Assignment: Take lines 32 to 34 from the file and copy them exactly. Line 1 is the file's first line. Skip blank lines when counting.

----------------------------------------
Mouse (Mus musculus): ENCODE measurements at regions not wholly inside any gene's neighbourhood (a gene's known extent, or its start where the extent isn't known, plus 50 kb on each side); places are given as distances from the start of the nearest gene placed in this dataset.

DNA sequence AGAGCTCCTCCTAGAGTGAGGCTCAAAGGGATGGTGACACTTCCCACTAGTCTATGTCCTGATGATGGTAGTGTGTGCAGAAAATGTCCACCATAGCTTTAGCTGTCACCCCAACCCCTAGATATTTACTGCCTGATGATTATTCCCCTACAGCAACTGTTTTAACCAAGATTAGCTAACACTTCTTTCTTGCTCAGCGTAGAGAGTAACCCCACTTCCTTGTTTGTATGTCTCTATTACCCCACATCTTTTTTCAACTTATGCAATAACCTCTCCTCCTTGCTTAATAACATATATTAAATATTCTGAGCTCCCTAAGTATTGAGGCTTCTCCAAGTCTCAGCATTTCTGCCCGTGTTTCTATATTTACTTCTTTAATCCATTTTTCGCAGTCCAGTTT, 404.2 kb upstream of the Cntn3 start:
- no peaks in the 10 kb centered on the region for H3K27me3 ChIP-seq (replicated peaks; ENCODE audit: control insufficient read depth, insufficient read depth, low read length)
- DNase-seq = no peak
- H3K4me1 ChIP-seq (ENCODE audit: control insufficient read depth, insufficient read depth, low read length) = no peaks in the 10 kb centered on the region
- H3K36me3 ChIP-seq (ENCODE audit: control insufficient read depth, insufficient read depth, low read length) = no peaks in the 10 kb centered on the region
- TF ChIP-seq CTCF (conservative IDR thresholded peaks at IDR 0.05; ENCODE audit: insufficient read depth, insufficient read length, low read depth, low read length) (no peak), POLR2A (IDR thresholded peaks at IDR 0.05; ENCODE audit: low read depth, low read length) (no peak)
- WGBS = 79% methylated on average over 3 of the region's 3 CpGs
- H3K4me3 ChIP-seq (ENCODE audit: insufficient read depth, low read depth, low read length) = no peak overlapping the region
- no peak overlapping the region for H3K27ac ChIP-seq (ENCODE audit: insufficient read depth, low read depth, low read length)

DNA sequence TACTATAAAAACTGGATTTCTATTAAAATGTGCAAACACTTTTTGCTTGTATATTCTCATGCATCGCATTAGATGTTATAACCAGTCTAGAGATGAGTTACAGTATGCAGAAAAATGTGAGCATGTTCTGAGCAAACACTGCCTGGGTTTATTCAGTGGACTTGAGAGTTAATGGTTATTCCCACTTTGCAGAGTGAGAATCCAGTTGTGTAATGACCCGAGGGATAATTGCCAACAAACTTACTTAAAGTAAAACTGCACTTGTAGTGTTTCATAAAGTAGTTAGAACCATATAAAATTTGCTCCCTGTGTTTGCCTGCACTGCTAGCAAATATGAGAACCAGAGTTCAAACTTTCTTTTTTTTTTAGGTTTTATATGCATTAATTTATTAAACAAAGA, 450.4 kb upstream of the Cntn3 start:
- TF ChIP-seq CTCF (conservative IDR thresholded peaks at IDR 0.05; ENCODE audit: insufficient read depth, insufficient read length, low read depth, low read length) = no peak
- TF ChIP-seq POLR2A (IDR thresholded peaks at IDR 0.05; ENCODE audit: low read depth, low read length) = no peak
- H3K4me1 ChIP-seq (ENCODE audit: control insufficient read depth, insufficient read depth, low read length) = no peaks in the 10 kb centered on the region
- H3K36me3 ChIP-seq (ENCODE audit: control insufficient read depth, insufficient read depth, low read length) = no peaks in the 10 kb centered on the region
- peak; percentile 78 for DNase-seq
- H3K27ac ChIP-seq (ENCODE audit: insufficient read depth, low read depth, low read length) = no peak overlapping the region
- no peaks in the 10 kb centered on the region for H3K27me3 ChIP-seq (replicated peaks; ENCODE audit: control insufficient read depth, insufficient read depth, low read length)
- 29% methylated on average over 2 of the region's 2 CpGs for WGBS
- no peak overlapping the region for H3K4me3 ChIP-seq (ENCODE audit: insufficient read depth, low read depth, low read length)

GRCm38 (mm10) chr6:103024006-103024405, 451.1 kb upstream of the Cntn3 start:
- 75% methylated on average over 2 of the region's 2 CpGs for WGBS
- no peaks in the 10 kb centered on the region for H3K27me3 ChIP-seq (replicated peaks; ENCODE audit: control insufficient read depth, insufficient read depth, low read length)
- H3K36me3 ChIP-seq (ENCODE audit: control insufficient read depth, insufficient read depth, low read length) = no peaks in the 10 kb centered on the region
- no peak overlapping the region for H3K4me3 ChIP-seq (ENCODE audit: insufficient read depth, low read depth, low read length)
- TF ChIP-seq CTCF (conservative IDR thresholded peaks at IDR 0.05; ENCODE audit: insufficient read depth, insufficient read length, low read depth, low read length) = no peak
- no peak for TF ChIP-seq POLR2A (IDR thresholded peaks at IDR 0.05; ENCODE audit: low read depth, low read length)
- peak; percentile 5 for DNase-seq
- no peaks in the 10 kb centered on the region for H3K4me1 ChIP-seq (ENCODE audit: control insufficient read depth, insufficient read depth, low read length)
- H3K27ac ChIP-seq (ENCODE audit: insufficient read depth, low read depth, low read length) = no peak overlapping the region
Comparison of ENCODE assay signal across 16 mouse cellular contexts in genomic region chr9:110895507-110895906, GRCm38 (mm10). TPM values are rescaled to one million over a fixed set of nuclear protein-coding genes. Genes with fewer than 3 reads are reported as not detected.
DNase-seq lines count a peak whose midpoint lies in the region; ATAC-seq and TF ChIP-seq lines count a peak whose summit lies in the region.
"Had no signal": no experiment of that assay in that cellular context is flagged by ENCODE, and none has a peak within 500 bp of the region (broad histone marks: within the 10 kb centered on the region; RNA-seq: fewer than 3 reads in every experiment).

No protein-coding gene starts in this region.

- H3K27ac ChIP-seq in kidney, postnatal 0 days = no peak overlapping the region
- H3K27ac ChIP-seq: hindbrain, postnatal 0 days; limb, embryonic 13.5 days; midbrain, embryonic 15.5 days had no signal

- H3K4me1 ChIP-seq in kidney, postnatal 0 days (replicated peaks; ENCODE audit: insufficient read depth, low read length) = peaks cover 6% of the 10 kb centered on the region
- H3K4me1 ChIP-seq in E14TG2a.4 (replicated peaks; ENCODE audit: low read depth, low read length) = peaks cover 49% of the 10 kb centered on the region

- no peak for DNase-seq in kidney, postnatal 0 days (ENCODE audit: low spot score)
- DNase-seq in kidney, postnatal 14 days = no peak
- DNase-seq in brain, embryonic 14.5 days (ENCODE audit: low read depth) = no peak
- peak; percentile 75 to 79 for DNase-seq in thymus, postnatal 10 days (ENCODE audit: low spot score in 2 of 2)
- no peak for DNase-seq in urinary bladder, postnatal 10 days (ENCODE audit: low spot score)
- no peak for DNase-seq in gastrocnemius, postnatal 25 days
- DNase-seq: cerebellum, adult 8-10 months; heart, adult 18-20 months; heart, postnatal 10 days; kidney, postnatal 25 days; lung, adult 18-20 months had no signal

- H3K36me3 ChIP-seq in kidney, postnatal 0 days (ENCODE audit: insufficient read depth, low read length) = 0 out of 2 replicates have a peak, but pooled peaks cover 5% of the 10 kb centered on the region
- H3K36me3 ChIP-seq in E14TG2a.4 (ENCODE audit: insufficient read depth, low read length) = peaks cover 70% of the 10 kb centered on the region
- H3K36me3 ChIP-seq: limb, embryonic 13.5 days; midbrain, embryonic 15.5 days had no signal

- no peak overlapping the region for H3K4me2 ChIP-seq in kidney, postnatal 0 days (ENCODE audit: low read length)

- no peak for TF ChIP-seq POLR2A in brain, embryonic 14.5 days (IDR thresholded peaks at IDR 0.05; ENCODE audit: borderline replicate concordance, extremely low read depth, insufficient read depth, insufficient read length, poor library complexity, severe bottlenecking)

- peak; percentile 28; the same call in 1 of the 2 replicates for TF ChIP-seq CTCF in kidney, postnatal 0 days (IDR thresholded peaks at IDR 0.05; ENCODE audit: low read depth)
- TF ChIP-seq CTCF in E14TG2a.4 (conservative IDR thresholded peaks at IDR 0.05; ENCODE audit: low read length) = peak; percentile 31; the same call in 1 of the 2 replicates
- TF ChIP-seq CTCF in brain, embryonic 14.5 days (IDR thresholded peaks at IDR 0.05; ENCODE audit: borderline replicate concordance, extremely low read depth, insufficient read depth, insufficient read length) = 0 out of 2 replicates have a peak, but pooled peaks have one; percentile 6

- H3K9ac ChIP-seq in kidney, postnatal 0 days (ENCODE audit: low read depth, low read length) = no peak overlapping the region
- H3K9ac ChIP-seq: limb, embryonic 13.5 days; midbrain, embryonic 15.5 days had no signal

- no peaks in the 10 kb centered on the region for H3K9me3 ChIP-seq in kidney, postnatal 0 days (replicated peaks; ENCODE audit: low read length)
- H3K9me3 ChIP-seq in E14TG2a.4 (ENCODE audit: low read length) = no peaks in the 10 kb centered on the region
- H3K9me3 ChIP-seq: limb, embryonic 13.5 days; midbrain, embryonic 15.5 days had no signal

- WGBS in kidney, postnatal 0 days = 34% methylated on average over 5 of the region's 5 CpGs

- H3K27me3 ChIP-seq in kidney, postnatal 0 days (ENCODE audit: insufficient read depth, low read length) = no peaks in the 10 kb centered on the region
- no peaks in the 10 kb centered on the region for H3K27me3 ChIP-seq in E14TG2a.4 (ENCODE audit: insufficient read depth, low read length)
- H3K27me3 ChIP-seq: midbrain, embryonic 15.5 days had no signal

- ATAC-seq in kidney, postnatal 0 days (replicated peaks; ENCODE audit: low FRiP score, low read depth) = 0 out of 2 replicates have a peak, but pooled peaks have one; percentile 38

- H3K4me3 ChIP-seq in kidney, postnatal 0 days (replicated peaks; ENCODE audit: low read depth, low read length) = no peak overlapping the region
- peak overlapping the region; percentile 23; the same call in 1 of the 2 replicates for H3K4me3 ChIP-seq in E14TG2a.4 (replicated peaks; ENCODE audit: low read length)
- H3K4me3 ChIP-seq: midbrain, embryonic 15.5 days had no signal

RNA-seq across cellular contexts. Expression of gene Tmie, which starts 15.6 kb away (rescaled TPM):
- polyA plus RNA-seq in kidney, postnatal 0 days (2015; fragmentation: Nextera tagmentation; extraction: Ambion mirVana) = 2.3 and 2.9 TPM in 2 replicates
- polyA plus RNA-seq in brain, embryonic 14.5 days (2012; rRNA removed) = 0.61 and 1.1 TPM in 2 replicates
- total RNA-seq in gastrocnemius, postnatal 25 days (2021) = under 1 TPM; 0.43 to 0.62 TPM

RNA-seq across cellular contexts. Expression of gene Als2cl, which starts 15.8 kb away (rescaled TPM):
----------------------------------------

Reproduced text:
DNase-seq lines count a peak whose midpoint lies in the region; ATAC-seq and TF ChIP-seq lines count a peak whose summit lies in the region.
"Had no signal": no experiment of that assay in that cellular context is flagged by ENCODE, and none has a peak within 500 bp of the region (broad histone marks: within the 10 kb centered on the region; RNA-seq: fewer than 3 reads in every experiment).

No protein-coding gene starts in this region.